Growing China’s "Middle-Class"
However, while this strategy of domestic growth sounds like a good idea, in reality it appears not to be working. This is reflected in recent data indicating that consumer spending, when taken as a percentage of China’s GDP, is not growing – it is shrinking. Moreover, consumer activity in the United States and Europe remains at low levels as these countries battle with unemployment, austerity measures, and other factors affecting economic recovery. China is not immune to what is going on in the rest of the world, and since late 2008 the country’s export market has been taking strain, while domestic prices, particularly food prices, continue to rise, with the very poor being hardest hit by economic conditions. Authorities have been creating jobs by implementing infrastructure projects such as the building and renovating of airports, and construction of high-speed rail transport.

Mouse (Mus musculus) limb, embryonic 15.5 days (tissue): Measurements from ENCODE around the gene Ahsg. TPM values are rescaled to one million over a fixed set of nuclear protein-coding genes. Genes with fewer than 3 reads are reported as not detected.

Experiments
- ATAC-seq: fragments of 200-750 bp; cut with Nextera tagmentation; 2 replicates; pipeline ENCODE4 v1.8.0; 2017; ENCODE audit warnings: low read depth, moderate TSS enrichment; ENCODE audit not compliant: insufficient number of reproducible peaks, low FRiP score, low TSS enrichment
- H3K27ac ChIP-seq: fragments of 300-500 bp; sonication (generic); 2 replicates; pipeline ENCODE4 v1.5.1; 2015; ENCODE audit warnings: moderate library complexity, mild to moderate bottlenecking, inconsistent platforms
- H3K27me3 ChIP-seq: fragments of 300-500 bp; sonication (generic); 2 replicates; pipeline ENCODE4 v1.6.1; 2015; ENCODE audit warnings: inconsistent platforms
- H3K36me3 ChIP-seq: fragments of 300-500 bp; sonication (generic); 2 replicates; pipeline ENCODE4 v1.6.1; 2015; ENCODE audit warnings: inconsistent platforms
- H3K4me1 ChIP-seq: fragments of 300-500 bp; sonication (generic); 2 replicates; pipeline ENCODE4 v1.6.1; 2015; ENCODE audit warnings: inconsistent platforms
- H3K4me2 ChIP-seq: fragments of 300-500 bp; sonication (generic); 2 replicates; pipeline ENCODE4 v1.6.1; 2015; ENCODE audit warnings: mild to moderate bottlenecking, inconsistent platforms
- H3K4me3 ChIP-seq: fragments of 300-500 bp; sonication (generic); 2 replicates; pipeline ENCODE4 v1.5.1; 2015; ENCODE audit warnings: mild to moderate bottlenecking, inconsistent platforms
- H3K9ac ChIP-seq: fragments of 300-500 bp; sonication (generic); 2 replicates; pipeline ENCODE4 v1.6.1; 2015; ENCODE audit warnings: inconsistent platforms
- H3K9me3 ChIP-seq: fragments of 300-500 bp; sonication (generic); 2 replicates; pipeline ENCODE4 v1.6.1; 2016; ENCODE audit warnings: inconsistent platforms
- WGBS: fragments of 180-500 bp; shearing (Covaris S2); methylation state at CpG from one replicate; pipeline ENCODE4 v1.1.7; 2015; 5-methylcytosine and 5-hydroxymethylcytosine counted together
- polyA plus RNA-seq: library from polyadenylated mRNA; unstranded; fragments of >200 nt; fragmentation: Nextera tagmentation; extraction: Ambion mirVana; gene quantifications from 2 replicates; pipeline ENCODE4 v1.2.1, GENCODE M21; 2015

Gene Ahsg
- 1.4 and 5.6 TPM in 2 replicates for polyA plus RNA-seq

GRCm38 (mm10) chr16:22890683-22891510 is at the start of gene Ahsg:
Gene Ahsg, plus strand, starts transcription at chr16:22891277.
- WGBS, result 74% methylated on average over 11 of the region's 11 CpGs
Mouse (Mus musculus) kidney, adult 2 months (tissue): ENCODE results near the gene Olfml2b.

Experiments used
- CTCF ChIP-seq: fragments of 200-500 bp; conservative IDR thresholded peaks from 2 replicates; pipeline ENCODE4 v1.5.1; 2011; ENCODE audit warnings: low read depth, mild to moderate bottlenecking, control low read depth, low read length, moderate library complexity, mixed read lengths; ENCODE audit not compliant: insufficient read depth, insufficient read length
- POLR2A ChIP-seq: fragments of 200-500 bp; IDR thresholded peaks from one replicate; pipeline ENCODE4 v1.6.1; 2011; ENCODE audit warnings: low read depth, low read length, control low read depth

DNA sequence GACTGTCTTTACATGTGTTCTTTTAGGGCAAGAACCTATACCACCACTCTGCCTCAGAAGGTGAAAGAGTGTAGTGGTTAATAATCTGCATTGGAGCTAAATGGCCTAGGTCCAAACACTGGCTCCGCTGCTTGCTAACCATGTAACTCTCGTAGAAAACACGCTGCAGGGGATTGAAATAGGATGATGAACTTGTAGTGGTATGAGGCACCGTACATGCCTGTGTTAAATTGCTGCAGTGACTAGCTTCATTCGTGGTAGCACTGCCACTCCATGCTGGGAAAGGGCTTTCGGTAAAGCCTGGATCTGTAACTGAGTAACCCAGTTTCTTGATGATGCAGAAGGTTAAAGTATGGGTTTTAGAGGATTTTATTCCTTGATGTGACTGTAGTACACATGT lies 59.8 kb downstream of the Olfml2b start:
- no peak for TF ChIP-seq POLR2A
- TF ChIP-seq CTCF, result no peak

Defining what “middle-class” actually means in China is a difficult task. This is one of the issues dealt with in a recently published book by author Helen H.Wang. With the title of The Chinese Dream – The Rise of the World’s Largest Middle Class and What It Means to You Wang notes that how the middle-class is defined depends very much on who one is talking to and what statistics one uses. Most often, income is used as the benchmark, and according to the McKinsey Global Institute, measured in purchasing power the Chinese middle-class includes an annual income group of between $13,500 to $53,900. The Chinese Academy of Social Sciences focuses on assets, defining middle-class families as those having assets valued between $18,000 and $36,200, while official figures from the country’s National Bureau of Statistics put middle-class households in the range of $7,250 to $62,500 income bracket. In 2010 it was estimated that about 25 percent of China’s population fell into this last bracket as determined by the National Bureau of Statistics.